town-buster: an eleven-ton bomb, also called the Grand Slam, developed by the British government. Used to pulverize Germany at the end of World War II, some cities were written off as dead cities after the war’s mightiest aerial attacks with the town-busters. They were so big that the bombers carrying them had to be reinforced, their bomb bays cut away and two crewmen left behind to save on weight. The planes were also known to have bounced five hundred feet higher at the moment the massive bombs were released.
trench mortar: a muzzle-loading smoothbore steel tube (cannon) that rests on a separate steel base plate. The barrel is propped up on two legs, making the whole weapon a kind of tripod enabling it to be fired at high angles of elevation to reach concealed enemy targets. The trench mortar makes it possible to lay heavy fire on enemy positions. Its simplicity has made it popular in guerrilla warfare all over the world.
truck: a frame that swivels, with two or more pairs of wheels, for supporting each end of a locomotive or railroad car.
Twickenham: a suburb in southwest London, bordered on the southeastern side by the River Thames.
Union Jack: the national flag of the United Kingdom of Great Britain and Northern Ireland.
V2: the world’s first operational liquid fuel rocket, financed and used by Nazi Germany in World War II, with 6,084 built and as many as 3,225 launched in combat. With the war all but lost, the Nazis resorted to the V2s as a last hope to influence the war militarily, and to give hope to their supporters with their miracle weapon. Although they did not change the course of the war and proved to be an enormous waste of resources, the V2 had considerable psychological effect. Unlike the bombing planes or the V1 Flying bomb, which made a characteristic buzzing sound, the V2 traveled faster than the speed of sound, with no warning before impact and no possibility of defense. However, the V2s were ineffective as their guidance systems were too primitive to hit specific targets. Towards the end of the war, the principle designers of the V2 including Wernher von Braun (1912–1977) and Walter Dornberger (1895–1980) made the decision to surrender to the US military to ensure they were not captured by the advancing Russians. Wernher was transferred to the US where he worked on the American Intercontinental ballistic missile program before joining NASA as the chief architect of the Saturn V launch vehicle, the superbooster that propelled the US to the Moon.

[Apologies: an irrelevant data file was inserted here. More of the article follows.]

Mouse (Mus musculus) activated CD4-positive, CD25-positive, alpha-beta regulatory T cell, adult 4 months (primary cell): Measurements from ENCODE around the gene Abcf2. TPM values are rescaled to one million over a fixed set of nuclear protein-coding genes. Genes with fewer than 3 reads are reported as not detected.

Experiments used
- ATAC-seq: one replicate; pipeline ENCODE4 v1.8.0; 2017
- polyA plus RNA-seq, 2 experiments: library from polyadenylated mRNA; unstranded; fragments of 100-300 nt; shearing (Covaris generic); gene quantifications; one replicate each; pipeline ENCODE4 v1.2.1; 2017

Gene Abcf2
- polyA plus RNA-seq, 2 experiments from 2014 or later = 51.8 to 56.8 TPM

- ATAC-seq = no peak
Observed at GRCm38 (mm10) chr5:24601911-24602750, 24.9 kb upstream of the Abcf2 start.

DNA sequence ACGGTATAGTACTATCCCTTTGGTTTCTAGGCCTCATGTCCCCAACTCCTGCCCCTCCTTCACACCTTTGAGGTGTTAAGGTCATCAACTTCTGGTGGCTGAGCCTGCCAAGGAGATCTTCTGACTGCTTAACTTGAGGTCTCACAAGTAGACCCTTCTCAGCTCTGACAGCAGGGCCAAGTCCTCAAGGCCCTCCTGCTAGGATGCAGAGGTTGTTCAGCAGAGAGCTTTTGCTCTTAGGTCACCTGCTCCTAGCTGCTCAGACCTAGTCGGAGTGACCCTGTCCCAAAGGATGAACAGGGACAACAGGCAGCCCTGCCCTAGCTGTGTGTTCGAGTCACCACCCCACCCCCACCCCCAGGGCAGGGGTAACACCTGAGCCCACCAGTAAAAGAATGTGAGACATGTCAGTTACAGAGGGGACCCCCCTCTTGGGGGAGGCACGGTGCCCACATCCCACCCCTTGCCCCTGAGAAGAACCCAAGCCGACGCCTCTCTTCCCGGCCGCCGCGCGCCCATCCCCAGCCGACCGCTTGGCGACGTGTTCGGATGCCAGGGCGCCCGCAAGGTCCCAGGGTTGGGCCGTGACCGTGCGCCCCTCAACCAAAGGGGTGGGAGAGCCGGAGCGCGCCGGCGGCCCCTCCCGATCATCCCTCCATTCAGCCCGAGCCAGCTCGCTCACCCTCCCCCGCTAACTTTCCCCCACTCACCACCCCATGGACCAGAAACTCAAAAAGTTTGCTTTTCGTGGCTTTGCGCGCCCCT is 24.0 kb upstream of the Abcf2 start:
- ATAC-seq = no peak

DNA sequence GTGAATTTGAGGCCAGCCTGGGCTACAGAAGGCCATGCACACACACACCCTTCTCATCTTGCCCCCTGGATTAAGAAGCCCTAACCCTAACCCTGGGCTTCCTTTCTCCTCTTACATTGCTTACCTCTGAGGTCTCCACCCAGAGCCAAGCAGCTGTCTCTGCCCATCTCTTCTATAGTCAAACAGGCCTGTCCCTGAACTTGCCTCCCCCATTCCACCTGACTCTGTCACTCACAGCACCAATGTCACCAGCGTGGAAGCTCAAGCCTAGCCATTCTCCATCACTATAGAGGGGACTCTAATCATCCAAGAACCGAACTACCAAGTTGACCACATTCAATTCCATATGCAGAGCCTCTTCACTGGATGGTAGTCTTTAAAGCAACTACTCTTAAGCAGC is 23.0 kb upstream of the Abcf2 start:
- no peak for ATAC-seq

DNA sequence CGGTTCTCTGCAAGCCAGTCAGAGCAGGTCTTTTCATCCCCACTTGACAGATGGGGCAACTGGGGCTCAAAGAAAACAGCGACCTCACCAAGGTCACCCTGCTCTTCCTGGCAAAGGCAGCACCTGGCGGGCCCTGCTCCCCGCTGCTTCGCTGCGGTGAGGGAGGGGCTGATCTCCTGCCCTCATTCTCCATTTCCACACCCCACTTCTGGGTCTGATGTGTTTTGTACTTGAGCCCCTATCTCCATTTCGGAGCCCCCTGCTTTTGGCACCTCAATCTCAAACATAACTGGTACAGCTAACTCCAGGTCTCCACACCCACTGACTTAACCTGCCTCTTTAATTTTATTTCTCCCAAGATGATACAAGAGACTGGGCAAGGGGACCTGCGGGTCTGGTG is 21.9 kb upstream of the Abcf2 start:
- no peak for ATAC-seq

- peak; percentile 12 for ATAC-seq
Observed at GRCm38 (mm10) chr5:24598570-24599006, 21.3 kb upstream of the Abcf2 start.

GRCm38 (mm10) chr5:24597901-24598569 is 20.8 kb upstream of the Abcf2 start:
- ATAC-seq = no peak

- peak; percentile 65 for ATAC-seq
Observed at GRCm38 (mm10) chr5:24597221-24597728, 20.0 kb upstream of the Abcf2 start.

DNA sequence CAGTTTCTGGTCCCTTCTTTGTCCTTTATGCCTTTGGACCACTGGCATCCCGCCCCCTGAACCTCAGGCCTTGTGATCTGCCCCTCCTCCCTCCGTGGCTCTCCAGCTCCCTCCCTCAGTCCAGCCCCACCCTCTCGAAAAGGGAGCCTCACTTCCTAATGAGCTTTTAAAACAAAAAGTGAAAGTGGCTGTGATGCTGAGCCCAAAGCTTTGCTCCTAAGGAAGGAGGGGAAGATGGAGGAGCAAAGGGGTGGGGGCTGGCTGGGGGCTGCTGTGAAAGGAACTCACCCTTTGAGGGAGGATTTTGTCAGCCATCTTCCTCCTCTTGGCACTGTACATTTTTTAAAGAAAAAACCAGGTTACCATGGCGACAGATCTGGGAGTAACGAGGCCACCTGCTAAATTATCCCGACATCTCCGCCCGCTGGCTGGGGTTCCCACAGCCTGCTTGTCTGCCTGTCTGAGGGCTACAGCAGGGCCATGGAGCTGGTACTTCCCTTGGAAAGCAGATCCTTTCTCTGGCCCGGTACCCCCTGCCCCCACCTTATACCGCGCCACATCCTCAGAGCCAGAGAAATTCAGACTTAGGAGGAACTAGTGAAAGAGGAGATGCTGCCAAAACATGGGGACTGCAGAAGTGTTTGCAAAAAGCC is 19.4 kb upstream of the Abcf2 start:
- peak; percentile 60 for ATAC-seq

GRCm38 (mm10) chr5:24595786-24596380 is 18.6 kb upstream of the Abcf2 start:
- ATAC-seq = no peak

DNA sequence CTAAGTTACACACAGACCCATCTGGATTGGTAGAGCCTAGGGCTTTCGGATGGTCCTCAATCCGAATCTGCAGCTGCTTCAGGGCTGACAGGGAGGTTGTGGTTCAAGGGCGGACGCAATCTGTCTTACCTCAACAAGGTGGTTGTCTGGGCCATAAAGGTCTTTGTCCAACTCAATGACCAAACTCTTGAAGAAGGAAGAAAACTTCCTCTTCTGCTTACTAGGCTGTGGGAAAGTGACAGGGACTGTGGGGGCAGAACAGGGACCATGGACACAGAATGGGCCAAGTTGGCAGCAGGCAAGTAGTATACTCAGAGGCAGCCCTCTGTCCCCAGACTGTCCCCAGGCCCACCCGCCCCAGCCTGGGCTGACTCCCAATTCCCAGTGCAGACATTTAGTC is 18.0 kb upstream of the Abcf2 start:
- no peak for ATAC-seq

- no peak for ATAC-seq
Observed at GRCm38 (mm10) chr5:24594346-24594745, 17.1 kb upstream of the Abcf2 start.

Vickers Wellington bomber: a twin-engine medium-class bomber of the British Royal Air Force, used in World War II and capable of flying with heavy battle damage.
Wapping: a place in the London borough of Tower Hamlets, located on the north bank of the River Thames.
warm: British warm; a British army officer’s overcoat, similar to an overcoat of camel’s hair or similar fabric, and made for withstanding the battlefield cold.
warp: to move (a vessel) into a desired place or position by hauling on a rope that has been fastened to something fixed, as a buoy or anchor.
White Russian: a Russian who fought against the Bolsheviks (Russian Communist Party) in the Russian Revolution, and fought against the Red Army during the Russian Civil War from 1918 to 1921.
White Tower: part of the Tower of London, it is a square fortress that is a complex of several buildings set within two concentric rings of defensive walls and a moat.
Woolwich: a suburb in southeast London on the south side of the River Thames.
yellow fever: a tropical disease that is spread to humans by infected mosquitoes and found only in Africa and South America. The disease can cause a severe, life-threatening illness.
Yellow Sea: an arm of the Pacific Ocean between the Chinese mainland and the Korean Peninsula. It connects with the East China Sea to the south.